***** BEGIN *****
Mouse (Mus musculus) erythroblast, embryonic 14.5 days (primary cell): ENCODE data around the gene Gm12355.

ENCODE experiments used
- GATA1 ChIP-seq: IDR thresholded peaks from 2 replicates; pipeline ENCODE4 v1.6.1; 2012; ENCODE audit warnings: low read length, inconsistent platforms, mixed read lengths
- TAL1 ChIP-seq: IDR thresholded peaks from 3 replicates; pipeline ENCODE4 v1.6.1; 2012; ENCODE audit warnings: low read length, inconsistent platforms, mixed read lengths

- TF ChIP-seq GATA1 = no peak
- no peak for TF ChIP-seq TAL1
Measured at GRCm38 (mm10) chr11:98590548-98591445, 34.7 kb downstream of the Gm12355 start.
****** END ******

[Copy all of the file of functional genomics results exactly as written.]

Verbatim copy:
Mouse (Mus musculus) erythroblast, embryonic 14.5 days (primary cell): ENCODE data around the gene Gm12355.

ENCODE experiments used
- GATA1 ChIP-seq: IDR thresholded peaks from 2 replicates; pipeline ENCODE4 v1.6.1; 2012; ENCODE audit warnings: low read length, inconsistent platforms, mixed read lengths
- TAL1 ChIP-seq: IDR thresholded peaks from 3 replicates; pipeline ENCODE4 v1.6.1; 2012; ENCODE audit warnings: low read length, inconsistent platforms, mixed read lengths

- TF ChIP-seq GATA1 = no peak
- no peak for TF ChIP-seq TAL1
Measured at GRCm38 (mm10) chr11:98590548-98591445, 34.7 kb downstream of the Gm12355 start.